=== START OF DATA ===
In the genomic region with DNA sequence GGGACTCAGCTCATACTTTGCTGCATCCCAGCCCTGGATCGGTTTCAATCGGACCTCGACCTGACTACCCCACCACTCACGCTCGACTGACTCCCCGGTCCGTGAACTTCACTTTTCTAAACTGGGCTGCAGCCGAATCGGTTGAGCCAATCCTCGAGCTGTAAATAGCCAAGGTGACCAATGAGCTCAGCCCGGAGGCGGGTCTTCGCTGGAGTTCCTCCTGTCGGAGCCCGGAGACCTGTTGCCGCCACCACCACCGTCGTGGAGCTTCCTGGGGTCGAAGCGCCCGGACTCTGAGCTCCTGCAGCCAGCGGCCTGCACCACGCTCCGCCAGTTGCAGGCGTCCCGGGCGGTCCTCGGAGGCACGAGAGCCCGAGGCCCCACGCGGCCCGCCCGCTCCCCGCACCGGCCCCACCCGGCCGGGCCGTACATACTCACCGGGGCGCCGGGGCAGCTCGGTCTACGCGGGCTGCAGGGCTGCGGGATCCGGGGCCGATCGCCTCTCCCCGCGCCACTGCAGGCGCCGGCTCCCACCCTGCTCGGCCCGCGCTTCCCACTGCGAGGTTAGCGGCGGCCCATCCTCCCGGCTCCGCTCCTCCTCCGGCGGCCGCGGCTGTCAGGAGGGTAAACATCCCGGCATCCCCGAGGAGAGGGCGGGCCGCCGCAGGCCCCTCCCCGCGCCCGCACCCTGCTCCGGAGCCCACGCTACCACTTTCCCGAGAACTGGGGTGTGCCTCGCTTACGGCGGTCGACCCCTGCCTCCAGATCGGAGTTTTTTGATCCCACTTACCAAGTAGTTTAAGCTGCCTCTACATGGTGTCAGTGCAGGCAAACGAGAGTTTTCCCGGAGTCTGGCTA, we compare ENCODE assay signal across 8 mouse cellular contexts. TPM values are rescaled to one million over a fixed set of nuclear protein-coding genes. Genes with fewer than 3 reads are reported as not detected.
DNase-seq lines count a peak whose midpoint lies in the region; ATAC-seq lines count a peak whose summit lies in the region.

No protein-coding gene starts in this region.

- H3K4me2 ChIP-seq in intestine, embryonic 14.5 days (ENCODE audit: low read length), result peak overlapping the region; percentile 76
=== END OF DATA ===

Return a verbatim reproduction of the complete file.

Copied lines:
In the genomic region with DNA sequence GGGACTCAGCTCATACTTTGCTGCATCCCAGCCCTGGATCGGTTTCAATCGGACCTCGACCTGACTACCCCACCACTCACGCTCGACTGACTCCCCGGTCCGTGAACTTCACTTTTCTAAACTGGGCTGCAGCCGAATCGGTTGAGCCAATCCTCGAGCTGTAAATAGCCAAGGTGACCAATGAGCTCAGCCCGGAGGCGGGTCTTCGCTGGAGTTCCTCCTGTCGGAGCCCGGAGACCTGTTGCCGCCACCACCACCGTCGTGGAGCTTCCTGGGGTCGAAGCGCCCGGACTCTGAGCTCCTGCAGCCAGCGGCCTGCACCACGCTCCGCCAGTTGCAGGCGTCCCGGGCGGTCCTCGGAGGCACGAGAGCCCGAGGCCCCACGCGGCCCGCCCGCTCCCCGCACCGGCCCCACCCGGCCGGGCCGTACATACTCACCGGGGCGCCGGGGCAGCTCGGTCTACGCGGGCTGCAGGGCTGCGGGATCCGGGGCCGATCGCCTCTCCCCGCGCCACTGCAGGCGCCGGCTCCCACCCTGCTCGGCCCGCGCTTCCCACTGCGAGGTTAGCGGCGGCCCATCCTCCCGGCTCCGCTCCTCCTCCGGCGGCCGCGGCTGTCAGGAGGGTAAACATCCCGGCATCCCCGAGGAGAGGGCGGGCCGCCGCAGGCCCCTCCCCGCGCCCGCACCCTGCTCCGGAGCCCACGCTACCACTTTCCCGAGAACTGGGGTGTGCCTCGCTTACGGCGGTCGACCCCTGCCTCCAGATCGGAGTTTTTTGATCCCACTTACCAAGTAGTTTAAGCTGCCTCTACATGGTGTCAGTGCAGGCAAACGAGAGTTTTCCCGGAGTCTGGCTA, we compare ENCODE assay signal across 8 mouse cellular contexts. TPM values are rescaled to one million over a fixed set of nuclear protein-coding genes. Genes with fewer than 3 reads are reported as not detected.
DNase-seq lines count a peak whose midpoint lies in the region; ATAC-seq lines count a peak whose summit lies in the region.

No protein-coding gene starts in this region.

- H3K4me2 ChIP-seq in intestine, embryonic 14.5 days (ENCODE audit: low read length), result peak overlapping the region; percentile 76